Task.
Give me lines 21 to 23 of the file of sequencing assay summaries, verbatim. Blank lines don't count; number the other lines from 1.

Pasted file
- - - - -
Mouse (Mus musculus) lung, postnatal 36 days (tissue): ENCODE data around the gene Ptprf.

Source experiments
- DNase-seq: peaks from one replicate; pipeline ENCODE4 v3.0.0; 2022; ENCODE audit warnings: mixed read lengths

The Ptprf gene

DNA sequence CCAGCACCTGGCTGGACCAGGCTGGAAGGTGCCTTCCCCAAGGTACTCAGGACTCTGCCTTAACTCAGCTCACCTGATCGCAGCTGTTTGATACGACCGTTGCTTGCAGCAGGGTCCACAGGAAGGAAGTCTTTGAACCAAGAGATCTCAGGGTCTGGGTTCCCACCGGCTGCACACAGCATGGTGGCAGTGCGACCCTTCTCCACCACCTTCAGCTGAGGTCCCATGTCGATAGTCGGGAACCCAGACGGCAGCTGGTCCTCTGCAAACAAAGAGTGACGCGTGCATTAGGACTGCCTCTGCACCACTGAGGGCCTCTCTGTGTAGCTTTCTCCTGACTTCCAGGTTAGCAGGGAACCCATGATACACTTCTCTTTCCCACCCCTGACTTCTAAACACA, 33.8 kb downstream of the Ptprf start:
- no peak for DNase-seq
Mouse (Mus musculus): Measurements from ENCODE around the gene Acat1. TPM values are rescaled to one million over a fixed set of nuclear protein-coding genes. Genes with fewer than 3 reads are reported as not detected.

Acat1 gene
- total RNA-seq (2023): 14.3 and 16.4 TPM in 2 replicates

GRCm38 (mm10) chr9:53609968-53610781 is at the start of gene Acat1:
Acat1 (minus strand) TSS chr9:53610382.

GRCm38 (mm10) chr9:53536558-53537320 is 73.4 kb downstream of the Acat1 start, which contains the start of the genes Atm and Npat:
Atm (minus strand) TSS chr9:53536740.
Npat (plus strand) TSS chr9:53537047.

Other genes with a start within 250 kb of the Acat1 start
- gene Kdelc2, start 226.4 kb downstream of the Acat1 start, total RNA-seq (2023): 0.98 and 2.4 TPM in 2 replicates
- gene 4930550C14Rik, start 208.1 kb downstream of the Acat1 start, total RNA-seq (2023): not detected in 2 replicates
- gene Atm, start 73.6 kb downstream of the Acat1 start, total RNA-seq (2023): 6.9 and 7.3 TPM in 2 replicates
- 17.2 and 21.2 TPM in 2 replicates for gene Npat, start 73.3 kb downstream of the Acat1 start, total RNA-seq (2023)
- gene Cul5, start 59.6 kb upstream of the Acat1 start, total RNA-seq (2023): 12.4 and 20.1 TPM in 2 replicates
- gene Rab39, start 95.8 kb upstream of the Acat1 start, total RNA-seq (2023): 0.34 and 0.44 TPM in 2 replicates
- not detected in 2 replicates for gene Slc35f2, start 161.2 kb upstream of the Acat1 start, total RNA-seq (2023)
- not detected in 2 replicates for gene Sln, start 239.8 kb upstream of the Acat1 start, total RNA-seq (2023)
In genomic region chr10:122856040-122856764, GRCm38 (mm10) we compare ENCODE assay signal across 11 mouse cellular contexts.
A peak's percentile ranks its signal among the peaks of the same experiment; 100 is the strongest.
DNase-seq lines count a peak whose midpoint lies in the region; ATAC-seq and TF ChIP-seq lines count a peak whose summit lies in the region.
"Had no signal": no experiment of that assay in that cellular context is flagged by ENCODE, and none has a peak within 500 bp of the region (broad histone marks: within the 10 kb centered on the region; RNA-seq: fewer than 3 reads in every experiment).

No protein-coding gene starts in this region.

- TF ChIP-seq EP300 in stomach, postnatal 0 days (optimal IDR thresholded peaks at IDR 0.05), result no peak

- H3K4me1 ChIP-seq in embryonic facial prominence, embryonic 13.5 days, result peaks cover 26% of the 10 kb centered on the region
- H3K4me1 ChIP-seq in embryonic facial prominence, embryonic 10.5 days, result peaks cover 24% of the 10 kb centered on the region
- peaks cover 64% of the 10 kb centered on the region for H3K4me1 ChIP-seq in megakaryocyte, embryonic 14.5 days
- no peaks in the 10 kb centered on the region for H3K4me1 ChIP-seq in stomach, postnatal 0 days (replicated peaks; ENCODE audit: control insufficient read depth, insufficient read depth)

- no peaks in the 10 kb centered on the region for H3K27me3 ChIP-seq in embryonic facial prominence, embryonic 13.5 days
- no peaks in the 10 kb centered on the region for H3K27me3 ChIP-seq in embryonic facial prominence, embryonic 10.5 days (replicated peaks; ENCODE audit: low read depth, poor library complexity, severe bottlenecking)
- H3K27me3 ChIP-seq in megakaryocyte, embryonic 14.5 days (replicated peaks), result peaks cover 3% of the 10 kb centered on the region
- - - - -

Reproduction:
- gene Rab39, start 95.8 kb upstream of the Acat1 start, total RNA-seq (2023): 0.34 and 0.44 TPM in 2 replicates
- not detected in 2 replicates for gene Slc35f2, start 161.2 kb upstream of the Acat1 start, total RNA-seq (2023)
- not detected in 2 replicates for gene Sln, start 239.8 kb upstream of the Acat1 start, total RNA-seq (2023)